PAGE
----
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“Sign us up! I’ll bet the boys will have fun,” he said. “Hey, why don’t you invite the rest of your family too?”

That would be asking a lot. Eight weeks was a huge commitment. Still, I had to try, for Zak. I called my parents.

“I don’t think we can take those classes,” Dad said. “They’re late in the evening and you know your mom has to be at work at five a.m.”

Somehow, instead of feeling defeated, I was motivated. I called my sister, my niece and nephew, my aunt, my cousin. I didn’t have to do any persuading. They said yes before I could finish asking. There would be nine of us in the class. But now I wanted everybody.

I drove to my parents’ house. Once I told them the rest of the family would be taking the class, they agreed. “We’ll figure it out,” Dad said. “Don’t worry.”

The class was in Signing Exact English, which uses the same vocabulary and grammar as standard English. There were other families there but none even close to the size of ours. We started with the alphabet, learning the letters so that we could eventually put them together to finger-spell words. “Go home and practice!” the teacher said.

The boys ran around the house signing to each other. Robert bought a signing phrase book so he could learn more on his own. My cousin Talena was a total whiz. Even my dad, who had trouble twisting his fingers to form certain letters, was making progress. Not Zak.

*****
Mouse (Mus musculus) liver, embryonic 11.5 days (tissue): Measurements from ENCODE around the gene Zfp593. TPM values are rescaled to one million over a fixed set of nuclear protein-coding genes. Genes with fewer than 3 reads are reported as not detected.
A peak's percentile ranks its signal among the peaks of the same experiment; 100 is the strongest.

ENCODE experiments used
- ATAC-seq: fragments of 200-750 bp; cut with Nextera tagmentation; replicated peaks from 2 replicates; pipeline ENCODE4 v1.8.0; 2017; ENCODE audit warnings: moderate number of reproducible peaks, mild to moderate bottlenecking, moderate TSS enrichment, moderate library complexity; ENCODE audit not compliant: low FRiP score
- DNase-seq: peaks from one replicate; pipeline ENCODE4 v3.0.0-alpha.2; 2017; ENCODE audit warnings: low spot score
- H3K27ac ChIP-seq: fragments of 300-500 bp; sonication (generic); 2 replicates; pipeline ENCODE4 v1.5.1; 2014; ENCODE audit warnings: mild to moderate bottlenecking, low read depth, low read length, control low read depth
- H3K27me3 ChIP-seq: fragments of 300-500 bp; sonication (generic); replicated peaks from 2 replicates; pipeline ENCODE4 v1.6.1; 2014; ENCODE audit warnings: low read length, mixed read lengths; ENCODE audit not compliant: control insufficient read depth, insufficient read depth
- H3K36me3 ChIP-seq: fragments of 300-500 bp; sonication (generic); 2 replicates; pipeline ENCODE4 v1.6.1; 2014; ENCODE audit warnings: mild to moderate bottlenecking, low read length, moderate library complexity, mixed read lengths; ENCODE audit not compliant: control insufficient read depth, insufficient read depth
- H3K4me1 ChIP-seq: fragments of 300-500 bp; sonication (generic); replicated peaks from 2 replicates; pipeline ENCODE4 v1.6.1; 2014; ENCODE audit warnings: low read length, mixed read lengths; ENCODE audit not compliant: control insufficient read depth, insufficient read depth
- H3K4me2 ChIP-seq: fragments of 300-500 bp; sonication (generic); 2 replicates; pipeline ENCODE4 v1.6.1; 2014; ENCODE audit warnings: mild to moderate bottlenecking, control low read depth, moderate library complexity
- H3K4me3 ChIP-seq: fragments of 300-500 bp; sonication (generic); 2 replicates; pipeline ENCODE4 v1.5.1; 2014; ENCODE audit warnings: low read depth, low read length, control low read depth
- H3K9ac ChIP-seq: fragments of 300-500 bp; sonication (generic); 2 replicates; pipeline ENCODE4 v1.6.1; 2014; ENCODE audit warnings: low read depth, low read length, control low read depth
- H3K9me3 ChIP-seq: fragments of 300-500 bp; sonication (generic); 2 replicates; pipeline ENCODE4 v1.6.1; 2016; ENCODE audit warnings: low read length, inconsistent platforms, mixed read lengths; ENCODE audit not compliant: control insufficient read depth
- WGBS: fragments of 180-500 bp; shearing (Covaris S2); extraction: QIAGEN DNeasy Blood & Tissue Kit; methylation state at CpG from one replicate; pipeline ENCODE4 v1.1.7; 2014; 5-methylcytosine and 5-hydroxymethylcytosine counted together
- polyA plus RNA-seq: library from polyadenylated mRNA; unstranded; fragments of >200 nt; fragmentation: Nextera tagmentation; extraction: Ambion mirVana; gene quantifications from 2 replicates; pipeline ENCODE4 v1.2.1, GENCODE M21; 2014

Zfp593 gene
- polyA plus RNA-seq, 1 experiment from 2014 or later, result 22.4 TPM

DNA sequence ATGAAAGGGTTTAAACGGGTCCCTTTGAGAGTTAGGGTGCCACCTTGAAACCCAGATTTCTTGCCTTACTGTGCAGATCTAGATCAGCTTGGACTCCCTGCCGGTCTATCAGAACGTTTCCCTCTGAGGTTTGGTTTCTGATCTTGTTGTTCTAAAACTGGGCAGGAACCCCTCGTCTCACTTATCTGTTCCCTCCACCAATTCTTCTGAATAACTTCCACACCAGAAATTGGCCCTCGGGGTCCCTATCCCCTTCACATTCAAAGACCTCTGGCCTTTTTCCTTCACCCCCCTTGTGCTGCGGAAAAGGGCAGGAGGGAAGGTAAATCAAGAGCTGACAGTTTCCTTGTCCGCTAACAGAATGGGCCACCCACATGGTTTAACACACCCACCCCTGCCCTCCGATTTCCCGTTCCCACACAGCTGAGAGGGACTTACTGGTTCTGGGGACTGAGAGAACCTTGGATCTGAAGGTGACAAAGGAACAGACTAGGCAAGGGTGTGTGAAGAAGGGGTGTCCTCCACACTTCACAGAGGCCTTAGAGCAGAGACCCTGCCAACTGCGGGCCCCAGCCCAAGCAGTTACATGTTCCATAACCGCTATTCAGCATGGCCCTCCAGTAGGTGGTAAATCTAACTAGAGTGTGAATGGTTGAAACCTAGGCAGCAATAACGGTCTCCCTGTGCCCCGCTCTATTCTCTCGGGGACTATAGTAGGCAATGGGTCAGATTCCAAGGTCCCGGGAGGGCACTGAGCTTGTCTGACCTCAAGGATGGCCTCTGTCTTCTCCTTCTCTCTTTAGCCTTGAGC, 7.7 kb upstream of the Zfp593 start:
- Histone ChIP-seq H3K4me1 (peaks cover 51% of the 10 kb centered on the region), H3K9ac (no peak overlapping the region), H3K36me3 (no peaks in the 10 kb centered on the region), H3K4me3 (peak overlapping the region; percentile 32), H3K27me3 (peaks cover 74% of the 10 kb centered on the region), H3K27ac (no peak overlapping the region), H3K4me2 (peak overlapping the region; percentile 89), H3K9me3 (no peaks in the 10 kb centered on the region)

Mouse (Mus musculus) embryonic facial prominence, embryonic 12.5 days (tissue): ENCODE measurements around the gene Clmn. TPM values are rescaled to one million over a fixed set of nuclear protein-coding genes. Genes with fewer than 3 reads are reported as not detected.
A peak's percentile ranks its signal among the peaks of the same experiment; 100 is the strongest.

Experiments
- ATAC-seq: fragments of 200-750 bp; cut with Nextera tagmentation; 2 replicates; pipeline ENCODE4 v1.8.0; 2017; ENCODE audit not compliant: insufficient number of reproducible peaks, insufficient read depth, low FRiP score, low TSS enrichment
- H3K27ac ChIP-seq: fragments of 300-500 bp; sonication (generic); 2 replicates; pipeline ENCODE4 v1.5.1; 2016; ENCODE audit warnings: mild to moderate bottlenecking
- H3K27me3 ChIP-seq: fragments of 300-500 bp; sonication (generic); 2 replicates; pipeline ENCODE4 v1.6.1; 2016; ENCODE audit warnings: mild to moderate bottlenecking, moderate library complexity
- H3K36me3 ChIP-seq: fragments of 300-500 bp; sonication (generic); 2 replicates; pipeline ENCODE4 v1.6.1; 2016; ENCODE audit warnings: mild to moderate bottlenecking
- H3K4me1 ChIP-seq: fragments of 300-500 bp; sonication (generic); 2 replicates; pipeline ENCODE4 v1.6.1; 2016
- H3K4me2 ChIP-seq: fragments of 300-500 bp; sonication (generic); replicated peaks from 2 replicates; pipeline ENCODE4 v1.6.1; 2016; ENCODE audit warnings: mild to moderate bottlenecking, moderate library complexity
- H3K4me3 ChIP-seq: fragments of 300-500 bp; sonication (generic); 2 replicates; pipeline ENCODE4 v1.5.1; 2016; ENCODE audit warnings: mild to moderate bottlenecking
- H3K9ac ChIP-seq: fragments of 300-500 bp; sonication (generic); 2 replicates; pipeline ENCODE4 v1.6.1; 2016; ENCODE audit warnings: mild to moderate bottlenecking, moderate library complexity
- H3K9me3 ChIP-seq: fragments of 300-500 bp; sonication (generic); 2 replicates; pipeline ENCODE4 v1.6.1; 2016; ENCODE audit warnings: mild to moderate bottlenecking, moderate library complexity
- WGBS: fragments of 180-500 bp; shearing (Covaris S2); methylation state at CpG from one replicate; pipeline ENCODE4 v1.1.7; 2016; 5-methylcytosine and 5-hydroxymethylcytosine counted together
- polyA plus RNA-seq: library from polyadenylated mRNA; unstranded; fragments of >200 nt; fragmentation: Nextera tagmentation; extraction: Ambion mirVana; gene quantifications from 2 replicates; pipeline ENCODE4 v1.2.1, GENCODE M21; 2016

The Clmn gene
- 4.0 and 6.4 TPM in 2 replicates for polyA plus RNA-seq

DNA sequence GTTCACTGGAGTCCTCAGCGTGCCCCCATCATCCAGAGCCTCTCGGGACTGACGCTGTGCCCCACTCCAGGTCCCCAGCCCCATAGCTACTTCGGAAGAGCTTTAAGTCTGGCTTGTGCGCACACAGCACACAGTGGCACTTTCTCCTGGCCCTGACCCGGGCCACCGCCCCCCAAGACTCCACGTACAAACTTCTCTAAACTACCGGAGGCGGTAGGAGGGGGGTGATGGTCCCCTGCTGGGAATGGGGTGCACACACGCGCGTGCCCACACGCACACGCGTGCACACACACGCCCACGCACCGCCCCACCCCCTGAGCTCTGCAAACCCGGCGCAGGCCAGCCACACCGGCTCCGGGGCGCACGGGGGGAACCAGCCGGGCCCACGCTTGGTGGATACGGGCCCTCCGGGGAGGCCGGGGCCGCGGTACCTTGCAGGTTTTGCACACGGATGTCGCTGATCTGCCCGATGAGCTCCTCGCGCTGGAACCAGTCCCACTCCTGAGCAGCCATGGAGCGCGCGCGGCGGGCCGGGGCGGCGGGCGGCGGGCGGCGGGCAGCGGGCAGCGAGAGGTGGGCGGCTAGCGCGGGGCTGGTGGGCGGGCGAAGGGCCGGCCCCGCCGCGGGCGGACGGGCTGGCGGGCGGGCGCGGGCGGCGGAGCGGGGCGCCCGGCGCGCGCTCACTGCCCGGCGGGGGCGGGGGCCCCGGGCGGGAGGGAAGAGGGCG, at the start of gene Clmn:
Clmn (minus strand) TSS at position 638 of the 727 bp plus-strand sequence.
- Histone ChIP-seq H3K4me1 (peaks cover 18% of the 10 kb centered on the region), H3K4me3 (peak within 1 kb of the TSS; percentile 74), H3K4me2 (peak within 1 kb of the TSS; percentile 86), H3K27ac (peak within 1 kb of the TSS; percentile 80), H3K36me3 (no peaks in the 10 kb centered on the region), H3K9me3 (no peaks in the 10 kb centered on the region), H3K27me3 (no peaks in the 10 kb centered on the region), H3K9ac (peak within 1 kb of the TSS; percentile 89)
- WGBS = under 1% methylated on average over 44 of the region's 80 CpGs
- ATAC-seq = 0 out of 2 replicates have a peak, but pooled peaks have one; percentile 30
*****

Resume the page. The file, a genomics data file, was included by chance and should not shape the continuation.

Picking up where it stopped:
“Be patient,” Diane said. “It’ll come.” At our weekly sessions, she’d been working on building his vocabulary. Cereal, spoon, ball, bear. She’d put the object in front of Zak, show him the sign, then move his fingers to make it himself. “Turn everyday routines into signing lessons.”

I made sure to show Zak the milk sign every time I gave him a bottle. So far, not even a glimmer of understanding. Lord, why aren’t you helping Zak? I wondered. I know he can hear you.

When our class went on break for the holidays, no one in our family wanted to miss a session. So we met at our house. Talena led the lesson. I held Zak in my lap. He seemed engaged, his eyes following everyone.

At the end of class, we each stood and finger-spelled our names. Dad went last. Larry. The r sign was tricky for him. He had to use his other hand to position his fingers, but he did it.

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“Way to go, Papa!” Kyle shouted.

The next thing I knew everyone was cheering, clapping, high-fiving, laughing. Even Zak clapped his chubby little hands together.

That isn’t the sign for “I get it!” but it sure felt like it. I finally saw that God was helping Zak. He had been from the very beginning, by giving Zak this big, busy family of ours. Busy learning sign language together, growing closer, becoming even more a part of one another’s lives, all out of love for one special little boy.

I’m convinced that love has helped Zak progress beyond our expectations. Almost miraculously he started signing on his own at eight months old. He was fitted with cochlear implants at 19 months. Today Zak is a happy, active seven-year-old who loves school (he goes to a center for deaf and hard-of-hearing children), video games and talking to everyone he meets.